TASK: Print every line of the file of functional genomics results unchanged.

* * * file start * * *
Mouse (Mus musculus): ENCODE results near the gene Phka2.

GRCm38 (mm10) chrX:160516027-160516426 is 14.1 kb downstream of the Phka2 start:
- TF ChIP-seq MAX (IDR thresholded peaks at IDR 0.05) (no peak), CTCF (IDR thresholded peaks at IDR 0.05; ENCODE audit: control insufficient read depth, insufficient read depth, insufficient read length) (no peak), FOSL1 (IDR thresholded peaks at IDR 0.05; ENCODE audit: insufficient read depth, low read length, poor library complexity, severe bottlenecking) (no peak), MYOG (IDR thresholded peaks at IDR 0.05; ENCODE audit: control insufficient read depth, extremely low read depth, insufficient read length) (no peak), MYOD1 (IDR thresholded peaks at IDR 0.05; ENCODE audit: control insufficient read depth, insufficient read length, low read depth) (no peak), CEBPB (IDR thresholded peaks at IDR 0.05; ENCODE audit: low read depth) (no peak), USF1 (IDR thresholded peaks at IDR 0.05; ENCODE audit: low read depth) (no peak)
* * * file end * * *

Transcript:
Mouse (Mus musculus): ENCODE results near the gene Phka2.

GRCm38 (mm10) chrX:160516027-160516426 is 14.1 kb downstream of the Phka2 start:
- TF ChIP-seq MAX (IDR thresholded peaks at IDR 0.05) (no peak), CTCF (IDR thresholded peaks at IDR 0.05; ENCODE audit: control insufficient read depth, insufficient read depth, insufficient read length) (no peak), FOSL1 (IDR thresholded peaks at IDR 0.05; ENCODE audit: insufficient read depth, low read length, poor library complexity, severe bottlenecking) (no peak), MYOG (IDR thresholded peaks at IDR 0.05; ENCODE audit: control insufficient read depth, extremely low read depth, insufficient read length) (no peak), MYOD1 (IDR thresholded peaks at IDR 0.05; ENCODE audit: control insufficient read depth, insufficient read length, low read depth) (no peak), CEBPB (IDR thresholded peaks at IDR 0.05; ENCODE audit: low read depth) (no peak), USF1 (IDR thresholded peaks at IDR 0.05; ENCODE audit: low read depth) (no peak)